In the 1920s, Captain Artur Barros Basto, a Portuguese war hero, helped found his country’s first Jewish community in 400 years, but was later stripped of his ranks and forced into near penury due to his religion. Now this historical wrong may be set right.
It is a secret that has accompanied me for as long as I can remember: the secret of the Portuguese Dreyfus. But who even dreamed that this secret would now be the subject of a political disagreement in the Lisbon parliament, after 75 years and three generations of campaigns to clear his name.
I was born and raised in Porto, northern Portugal. One of the most significant places in the lives of the local Jews was the neighborhood synagogue, impressive and grand, but nearly empty. This is the Makor Haim Synagogue, one of the most beautiful in Europe. It was built in the 1930s by a man whose name was always mentioned in a lowered voice, to make sure nobody heard. This was Captain Artur Carlos de Barros Basto, also known by his Hebrew name Abraham Israel Ben-Rosh, who had always aroused my curiosity.
Whenever I would ask about him, I would be told only that he was a man of vision, that he was born in 1887, and that he was descended from Marranos (Jews who were forcibly converted to Christianity as a result of the Inquisition, but often secretly maintained Jewish traditions ). Barros Basto was a World War I hero who fought in Belgium. Before that he had belonged to the group that toppled the monarchy in Portugal and founded the republic in 1910, when he himself raised the flag of the new government. The republic was critical of the Church and carefully guarded religious freedom.
In the 1920s Barros Basto learned from his grandfather that he had Jewish roots. In the light of the new religious freedom in Portugal, he decided to return to his forefathers’ faith, and went to Tangier, Morocco, to convert. The rabbis at the local rabbinical court were surprised to learn that there were Marranos living in Portugal, and due to their objection to conversion, they tried to put Barros Basto to the test by suggesting he convert in Algeria. The officer replied that he would not leave without completing the process, which he believed was merely a technicality since he felt like a Jew; indeed, he was eventually converted in Tangier.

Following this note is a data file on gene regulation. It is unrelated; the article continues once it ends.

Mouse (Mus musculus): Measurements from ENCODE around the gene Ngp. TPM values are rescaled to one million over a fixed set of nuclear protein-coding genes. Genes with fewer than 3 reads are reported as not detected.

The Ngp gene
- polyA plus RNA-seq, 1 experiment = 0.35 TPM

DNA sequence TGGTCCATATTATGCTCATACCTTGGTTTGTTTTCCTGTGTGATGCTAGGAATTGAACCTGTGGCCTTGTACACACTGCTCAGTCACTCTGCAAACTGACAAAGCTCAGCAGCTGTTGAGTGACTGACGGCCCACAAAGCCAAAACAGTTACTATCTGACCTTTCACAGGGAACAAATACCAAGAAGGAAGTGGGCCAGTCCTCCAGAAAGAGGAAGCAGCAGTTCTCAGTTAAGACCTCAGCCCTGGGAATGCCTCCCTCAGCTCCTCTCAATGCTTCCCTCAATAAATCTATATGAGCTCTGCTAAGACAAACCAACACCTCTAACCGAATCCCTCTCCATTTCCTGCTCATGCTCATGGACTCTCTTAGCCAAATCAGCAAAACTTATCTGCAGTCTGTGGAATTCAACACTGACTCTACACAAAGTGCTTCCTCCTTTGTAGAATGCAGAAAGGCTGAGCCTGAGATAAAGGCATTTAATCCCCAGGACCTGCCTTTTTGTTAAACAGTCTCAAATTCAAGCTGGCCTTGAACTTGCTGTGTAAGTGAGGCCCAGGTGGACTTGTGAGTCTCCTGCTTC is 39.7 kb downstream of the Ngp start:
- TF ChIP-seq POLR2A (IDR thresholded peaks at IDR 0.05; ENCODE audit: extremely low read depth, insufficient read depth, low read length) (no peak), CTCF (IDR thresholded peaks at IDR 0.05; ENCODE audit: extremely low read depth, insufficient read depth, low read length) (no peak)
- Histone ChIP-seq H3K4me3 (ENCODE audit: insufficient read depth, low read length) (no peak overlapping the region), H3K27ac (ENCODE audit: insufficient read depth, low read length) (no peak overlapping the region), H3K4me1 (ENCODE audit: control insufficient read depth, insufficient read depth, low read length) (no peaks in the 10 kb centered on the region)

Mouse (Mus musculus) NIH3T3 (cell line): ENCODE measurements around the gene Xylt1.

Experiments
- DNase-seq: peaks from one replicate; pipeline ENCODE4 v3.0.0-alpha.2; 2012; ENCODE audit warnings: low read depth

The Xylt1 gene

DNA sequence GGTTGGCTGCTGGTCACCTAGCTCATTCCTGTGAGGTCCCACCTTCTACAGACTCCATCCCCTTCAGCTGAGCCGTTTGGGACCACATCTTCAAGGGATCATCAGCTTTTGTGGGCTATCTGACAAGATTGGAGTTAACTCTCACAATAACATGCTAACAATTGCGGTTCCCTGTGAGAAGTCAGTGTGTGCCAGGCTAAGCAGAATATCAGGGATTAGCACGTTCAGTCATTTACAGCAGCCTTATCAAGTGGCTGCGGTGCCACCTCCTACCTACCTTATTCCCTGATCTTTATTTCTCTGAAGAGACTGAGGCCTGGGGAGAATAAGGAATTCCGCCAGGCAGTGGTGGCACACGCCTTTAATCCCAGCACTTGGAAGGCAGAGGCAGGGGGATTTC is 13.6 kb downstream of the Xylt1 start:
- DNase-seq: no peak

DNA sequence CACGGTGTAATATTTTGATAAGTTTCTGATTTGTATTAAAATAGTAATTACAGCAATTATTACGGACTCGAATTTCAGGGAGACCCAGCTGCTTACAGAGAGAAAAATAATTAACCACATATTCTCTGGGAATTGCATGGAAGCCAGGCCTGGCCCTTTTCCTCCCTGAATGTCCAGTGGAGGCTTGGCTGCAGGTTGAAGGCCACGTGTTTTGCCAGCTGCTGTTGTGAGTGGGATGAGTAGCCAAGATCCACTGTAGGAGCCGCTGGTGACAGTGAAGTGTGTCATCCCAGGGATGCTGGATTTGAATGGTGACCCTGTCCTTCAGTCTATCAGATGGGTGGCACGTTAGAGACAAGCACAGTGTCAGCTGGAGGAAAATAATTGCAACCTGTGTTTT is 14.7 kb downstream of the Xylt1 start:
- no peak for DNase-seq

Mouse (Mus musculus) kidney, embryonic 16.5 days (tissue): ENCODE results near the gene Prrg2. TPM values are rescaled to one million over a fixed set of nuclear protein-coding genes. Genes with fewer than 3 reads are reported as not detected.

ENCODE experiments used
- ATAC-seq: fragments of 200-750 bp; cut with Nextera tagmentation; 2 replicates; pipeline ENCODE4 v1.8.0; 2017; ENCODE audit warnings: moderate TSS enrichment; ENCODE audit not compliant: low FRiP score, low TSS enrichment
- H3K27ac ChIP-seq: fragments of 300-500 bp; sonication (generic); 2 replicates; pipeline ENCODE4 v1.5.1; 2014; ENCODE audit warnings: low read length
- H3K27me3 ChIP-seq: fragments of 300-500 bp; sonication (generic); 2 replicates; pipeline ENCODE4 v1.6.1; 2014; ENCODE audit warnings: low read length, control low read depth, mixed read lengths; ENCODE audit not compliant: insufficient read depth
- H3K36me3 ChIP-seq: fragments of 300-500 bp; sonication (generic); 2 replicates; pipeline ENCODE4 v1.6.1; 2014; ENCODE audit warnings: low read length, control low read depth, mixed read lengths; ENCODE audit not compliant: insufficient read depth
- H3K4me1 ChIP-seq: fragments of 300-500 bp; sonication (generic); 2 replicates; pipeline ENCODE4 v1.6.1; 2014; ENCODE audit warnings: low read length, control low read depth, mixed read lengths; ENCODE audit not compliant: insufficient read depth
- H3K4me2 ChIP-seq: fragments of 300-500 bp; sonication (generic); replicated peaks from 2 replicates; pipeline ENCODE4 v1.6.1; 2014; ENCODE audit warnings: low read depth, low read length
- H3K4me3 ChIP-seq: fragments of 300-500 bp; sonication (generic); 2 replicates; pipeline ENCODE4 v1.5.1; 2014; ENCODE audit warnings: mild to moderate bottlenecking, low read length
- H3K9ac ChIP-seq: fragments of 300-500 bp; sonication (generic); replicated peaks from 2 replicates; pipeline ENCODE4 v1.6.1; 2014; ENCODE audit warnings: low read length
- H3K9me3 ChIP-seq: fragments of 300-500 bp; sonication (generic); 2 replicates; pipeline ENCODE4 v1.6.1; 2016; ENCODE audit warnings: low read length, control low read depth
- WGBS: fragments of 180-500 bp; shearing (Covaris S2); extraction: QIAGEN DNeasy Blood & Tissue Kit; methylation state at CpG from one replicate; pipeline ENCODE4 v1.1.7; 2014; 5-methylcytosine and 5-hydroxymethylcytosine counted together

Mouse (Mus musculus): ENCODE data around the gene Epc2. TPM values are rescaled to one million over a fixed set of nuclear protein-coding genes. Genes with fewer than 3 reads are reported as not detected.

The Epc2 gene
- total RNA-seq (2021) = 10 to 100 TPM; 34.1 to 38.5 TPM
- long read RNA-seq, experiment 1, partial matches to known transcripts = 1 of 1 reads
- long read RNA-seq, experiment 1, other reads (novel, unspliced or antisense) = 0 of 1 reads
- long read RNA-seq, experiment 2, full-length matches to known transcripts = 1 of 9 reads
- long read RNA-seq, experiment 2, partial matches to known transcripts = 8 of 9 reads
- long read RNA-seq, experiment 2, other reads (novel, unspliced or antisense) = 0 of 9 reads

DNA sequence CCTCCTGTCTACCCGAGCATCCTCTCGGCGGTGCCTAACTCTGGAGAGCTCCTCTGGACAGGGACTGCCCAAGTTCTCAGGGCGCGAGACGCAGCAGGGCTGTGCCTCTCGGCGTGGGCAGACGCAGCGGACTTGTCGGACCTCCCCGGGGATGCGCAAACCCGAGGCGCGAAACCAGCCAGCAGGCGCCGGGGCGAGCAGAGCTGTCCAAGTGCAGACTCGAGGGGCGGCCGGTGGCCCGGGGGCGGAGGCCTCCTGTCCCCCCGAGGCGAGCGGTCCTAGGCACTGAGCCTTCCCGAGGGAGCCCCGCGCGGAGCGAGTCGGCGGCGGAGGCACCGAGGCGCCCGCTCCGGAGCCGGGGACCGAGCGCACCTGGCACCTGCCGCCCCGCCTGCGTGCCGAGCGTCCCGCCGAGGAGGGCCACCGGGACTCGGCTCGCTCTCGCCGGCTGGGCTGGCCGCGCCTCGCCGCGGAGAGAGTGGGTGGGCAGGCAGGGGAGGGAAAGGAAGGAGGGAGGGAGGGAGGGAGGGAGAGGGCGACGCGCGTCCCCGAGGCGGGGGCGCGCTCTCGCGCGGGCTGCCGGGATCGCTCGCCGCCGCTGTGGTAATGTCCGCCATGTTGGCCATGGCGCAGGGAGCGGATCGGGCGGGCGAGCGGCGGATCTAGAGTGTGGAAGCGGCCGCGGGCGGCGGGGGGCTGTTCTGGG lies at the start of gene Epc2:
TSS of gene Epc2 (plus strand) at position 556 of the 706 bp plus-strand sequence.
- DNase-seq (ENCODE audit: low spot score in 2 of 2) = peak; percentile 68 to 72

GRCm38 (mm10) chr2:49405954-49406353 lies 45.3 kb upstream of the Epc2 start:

When he got back to his homeland he set about establishing a Jewish congregation for the first time in 400 years – the first since the expulsion of Jews from Portugal. He built and founded a yeshiva, a community newspaper called Halapid, and our synagogue, Makor Haim.
Discovery in the basement
In 1972, when I was preparing for my bar mitzvah, I asked for more information about Barros Basto. When all anyone agreed to tell me was that “he met a bitter end and was defamed,” I decided to descend into the basement of the synagogue that he built, where I found piles of old issues of Halapid.
Thus I learned about the community of Marranos who, nearly a century ago, had heard about Barros Basto – nicknamed “the prophet officer” – and began streaming to the place. “We too are Jews, even though our family converted to Christianity following the expulsion from Portugal in 1497,” they told him. Hundreds of people told him how for many years they had practiced their Judaism clandestinely.